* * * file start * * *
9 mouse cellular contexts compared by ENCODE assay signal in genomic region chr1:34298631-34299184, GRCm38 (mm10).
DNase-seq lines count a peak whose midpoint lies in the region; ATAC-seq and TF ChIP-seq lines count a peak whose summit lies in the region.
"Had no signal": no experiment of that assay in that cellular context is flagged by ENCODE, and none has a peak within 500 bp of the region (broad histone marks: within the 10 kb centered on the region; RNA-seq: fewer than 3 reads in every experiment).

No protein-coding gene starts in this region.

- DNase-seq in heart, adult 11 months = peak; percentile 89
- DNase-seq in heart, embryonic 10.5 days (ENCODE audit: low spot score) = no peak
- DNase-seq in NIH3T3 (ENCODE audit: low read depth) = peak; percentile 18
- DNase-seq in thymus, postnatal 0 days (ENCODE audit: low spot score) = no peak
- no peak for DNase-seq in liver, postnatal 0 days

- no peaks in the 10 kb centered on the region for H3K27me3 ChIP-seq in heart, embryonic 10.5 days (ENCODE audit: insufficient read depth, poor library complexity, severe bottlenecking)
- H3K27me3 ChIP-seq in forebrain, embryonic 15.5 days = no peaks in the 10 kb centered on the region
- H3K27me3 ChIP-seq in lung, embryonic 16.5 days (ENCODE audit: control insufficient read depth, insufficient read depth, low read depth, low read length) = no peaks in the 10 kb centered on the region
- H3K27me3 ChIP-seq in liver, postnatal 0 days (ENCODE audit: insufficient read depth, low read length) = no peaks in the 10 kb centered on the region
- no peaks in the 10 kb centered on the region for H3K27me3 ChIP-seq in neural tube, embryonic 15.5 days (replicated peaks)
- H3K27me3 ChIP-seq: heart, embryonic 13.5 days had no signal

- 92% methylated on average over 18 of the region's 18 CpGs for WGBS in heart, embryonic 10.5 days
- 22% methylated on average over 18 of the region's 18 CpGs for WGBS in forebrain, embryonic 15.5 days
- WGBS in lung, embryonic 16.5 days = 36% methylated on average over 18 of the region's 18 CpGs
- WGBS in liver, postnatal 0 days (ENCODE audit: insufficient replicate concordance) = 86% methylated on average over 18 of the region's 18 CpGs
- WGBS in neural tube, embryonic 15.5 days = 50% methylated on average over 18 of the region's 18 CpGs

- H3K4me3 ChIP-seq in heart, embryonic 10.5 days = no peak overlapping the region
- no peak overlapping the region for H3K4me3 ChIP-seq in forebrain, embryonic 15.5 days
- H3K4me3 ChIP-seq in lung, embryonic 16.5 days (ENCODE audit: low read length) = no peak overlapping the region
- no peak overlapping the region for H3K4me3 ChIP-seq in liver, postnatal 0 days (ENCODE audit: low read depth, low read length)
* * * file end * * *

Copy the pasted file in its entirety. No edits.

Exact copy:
9 mouse cellular contexts compared by ENCODE assay signal in genomic region chr1:34298631-34299184, GRCm38 (mm10).
DNase-seq lines count a peak whose midpoint lies in the region; ATAC-seq and TF ChIP-seq lines count a peak whose summit lies in the region.
"Had no signal": no experiment of that assay in that cellular context is flagged by ENCODE, and none has a peak within 500 bp of the region (broad histone marks: within the 10 kb centered on the region; RNA-seq: fewer than 3 reads in every experiment).

No protein-coding gene starts in this region.

- DNase-seq in heart, adult 11 months = peak; percentile 89
- DNase-seq in heart, embryonic 10.5 days (ENCODE audit: low spot score) = no peak
- DNase-seq in NIH3T3 (ENCODE audit: low read depth) = peak; percentile 18
- DNase-seq in thymus, postnatal 0 days (ENCODE audit: low spot score) = no peak
- no peak for DNase-seq in liver, postnatal 0 days

- no peaks in the 10 kb centered on the region for H3K27me3 ChIP-seq in heart, embryonic 10.5 days (ENCODE audit: insufficient read depth, poor library complexity, severe bottlenecking)
- H3K27me3 ChIP-seq in forebrain, embryonic 15.5 days = no peaks in the 10 kb centered on the region
- H3K27me3 ChIP-seq in lung, embryonic 16.5 days (ENCODE audit: control insufficient read depth, insufficient read depth, low read depth, low read length) = no peaks in the 10 kb centered on the region
- H3K27me3 ChIP-seq in liver, postnatal 0 days (ENCODE audit: insufficient read depth, low read length) = no peaks in the 10 kb centered on the region
- no peaks in the 10 kb centered on the region for H3K27me3 ChIP-seq in neural tube, embryonic 15.5 days (replicated peaks)
- H3K27me3 ChIP-seq: heart, embryonic 13.5 days had no signal

- 92% methylated on average over 18 of the region's 18 CpGs for WGBS in heart, embryonic 10.5 days
- 22% methylated on average over 18 of the region's 18 CpGs for WGBS in forebrain, embryonic 15.5 days
- WGBS in lung, embryonic 16.5 days = 36% methylated on average over 18 of the region's 18 CpGs
- WGBS in liver, postnatal 0 days (ENCODE audit: insufficient replicate concordance) = 86% methylated on average over 18 of the region's 18 CpGs
- WGBS in neural tube, embryonic 15.5 days = 50% methylated on average over 18 of the region's 18 CpGs

- H3K4me3 ChIP-seq in heart, embryonic 10.5 days = no peak overlapping the region
- no peak overlapping the region for H3K4me3 ChIP-seq in forebrain, embryonic 15.5 days
- H3K4me3 ChIP-seq in lung, embryonic 16.5 days (ENCODE audit: low read length) = no peak overlapping the region
- no peak overlapping the region for H3K4me3 ChIP-seq in liver, postnatal 0 days (ENCODE audit: low read depth, low read length)